OPRAH: Well, I understand that the chicken is having problems, which is why he wants to cross the road so badly. So instead of having the chicken learn from his mistakes and take falls, which is a part of life, I'm going to give this chicken a NEW CAR so that he can just drive across the road and not live his life like the rest of the chickens.

ANDERSON COOPER: We have reason to believe there is a chicken, but we have not yet been allowed to have access to the other side of the road.

NANCY GRACE: That chicken crossed the road because he's guilty! You can see it in his eyes and the way he walks.

PAT BUCHANAN: To steal the job of a decent, hardworking American.

MARTHA STEWART: No one called me to warn me which way the chicken was going. I had a standing order at the Farmer's Market to sell my eggs when the price dropped to a certain level. No little bird gave me any insider information.

DR SEUSS: Did the chicken cross the road? Did he cross it with a toad? Yes, the chicken crossed the road, but why it crossed I've not been told.

ERNEST HEMINGWAY: To die in the rain, alone.

JERRY FALWELL: Because the chicken was gay! Can't you people see the plain truth? That's why they call it the 'other side.' Yes, my friends, that chicken was gay. If you eat that chicken, you will become gay too. I say we boycott all chickens until we sort out this abomination that the Liberal media whitewashes with seemingly harmless phrases like 'the other side.' That chicken should not be crossing the road. It's as plain and as simple as that.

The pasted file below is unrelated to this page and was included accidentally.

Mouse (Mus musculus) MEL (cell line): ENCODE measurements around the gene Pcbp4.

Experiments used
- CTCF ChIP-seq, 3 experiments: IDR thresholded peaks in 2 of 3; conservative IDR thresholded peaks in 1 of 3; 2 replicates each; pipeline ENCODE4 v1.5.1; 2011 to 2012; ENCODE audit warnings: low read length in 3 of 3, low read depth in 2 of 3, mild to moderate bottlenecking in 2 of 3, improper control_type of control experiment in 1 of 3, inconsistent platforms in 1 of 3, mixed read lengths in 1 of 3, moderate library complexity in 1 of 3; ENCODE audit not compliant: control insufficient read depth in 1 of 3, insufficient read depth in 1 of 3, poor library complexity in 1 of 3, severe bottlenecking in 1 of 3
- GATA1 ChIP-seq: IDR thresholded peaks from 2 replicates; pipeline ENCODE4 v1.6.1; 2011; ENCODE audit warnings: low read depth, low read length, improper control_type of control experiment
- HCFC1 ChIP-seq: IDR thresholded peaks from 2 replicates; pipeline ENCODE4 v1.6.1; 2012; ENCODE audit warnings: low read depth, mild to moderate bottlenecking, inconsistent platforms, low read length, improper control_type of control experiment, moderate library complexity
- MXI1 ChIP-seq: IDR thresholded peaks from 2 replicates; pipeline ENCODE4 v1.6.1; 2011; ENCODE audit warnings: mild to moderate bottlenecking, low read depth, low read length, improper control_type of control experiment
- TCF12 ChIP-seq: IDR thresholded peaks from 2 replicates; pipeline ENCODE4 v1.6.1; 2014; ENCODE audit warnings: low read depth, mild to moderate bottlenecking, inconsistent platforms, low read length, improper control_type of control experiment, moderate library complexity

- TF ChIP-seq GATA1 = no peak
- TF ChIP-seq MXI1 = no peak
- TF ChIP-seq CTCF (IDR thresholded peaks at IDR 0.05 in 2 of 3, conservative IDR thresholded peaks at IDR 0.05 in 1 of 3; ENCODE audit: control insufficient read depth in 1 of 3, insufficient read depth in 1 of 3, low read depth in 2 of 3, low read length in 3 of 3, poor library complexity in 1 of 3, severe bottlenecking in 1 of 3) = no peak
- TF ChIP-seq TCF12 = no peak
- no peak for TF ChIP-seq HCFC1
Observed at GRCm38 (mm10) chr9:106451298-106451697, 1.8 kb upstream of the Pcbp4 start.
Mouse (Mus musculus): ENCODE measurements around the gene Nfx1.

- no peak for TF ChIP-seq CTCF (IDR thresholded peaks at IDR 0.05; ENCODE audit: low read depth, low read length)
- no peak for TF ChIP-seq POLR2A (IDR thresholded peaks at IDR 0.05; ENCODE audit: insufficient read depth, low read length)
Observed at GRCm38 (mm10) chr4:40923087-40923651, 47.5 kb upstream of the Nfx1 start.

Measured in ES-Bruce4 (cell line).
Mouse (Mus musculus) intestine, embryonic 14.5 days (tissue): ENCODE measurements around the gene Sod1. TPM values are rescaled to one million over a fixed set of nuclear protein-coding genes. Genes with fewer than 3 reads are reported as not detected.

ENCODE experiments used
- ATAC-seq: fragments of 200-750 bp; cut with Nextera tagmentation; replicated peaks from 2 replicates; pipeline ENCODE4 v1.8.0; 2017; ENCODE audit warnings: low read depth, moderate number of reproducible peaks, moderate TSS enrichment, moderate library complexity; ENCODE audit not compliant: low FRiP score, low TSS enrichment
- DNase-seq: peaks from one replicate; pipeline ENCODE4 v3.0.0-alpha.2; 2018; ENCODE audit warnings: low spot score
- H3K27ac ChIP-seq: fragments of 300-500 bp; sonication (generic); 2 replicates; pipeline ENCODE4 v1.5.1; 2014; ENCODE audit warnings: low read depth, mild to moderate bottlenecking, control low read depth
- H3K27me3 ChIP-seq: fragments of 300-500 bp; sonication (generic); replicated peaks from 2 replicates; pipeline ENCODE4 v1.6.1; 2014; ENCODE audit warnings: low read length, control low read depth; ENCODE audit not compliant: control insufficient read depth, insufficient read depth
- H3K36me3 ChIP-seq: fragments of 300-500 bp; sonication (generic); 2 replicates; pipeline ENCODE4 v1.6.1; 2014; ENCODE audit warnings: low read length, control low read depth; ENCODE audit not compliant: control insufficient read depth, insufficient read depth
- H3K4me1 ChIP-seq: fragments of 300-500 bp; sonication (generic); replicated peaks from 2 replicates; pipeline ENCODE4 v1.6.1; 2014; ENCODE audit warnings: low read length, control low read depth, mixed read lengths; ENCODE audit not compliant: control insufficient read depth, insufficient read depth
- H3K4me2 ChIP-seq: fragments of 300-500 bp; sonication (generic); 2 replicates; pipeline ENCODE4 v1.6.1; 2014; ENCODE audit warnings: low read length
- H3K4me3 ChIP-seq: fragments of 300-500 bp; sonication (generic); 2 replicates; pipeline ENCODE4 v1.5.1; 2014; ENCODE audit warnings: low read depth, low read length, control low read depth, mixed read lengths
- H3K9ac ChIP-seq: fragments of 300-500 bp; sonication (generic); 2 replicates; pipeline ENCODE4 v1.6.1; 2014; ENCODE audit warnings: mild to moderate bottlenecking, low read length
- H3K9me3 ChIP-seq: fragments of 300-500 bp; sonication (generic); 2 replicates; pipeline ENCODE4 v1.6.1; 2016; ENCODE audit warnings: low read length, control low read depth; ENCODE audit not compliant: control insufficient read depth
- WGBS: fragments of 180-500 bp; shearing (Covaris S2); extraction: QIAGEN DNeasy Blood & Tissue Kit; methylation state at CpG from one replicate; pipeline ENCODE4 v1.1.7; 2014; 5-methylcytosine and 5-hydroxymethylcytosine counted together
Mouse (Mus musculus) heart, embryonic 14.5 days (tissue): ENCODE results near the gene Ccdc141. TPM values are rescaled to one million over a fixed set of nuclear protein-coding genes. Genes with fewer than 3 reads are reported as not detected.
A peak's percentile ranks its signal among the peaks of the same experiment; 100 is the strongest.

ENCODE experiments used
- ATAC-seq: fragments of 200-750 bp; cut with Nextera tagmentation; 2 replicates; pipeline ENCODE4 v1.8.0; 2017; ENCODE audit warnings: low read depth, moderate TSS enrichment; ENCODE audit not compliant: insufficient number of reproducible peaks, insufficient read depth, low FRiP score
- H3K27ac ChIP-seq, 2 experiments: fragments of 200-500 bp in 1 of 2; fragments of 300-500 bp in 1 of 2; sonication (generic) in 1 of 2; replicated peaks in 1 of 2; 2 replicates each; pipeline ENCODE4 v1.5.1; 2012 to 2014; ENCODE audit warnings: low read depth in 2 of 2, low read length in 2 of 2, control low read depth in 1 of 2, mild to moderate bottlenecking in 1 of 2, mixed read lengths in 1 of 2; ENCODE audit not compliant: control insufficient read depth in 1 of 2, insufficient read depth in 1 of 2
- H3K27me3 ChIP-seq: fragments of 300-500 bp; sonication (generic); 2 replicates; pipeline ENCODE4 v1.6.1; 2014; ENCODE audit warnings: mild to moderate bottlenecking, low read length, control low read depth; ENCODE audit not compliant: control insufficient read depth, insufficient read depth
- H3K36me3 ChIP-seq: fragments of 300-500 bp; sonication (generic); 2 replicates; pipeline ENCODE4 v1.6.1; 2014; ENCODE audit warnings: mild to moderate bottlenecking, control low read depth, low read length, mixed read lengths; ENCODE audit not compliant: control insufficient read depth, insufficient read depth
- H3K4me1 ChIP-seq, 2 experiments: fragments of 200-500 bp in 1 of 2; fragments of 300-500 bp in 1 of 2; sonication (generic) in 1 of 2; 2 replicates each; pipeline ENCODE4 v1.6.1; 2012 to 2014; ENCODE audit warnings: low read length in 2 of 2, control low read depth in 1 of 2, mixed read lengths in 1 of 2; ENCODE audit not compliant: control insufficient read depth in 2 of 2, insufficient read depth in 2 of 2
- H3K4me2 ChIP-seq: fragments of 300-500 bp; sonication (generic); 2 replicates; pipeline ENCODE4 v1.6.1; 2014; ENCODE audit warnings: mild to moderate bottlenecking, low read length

GRANDPA: In my day we didn't ask why the chicken crossed the road. Somebody told us the chicken crossed the road, and that was good enough for us.

BARBARA WALTERS: Isn't that interesting? In a few moments, we will be listening to the chicken tell, for the first time, the heart warming story of how it experienced a serious case of molting, and went on to accomplish it's lifelong dream of crossing the road.

ARISTOTLE: It is the nature of chickens to cross the road.

JOHN LENNON: Imagine all the chickens in the world crossing roads together, in peace.

BILL GATES: I have just released eChicken2014, which will not only cross roads, but will lay eggs, file your important documents and balance your checkbook. Internet Explorer is an integral part of eChicken2014. This new platform is much more stable and will never reboot.

ALBERT EINSTEIN: Did the chicken really cross the road, or did the road move beneath the chicken?


Tidbits Archives --- http://www.trinity.edu/rjensen/TidbitsDirectory.htm

More of Bob Jensen's Pictures and Stories

Update in 2014
20-Year Sugar Hill Master Plan --- http://www.nccouncil.org/images/NCC/file/wrkgdraftfeb142014.pdf

Click here to search Bob Jensen's web site if you have key words to enter --- Search Site.
For example if you want to know what Jensen documents have the term "Enron" enter the phrase Jensen AND Enron. Another search engine that covers Trinity and other universities is at http://www.searchedu.com/

Online Distance Education Training and Education --- http://www.trinity.edu/rjensen/Crossborder.htm
For-Profit Universities Operating in the Gray Zone of Fraud  (College, Inc.) --- http://www.trinity.edu/rjensen/HigherEdControversies.htm#ForProfitFraud

Shielding Against Validity Challenges in Plato's Cave ---

The Cult of Statistical Significance: How Standard Error Costs Us Jobs, Justice, and Lives ---

How Accountics Scientists Should Change: 
"Frankly, Scarlett, after I get a hit for my resume in The Accounting Review I just don't give a damn"
One more mission in what's left of my life will be to try to change this

What went wrong in accounting/accountics research?  ---

The Sad State of Accountancy Doctoral Programs That Do Not Appeal to Most Accountants ---


Bob Jensen's threads on accounting theory ---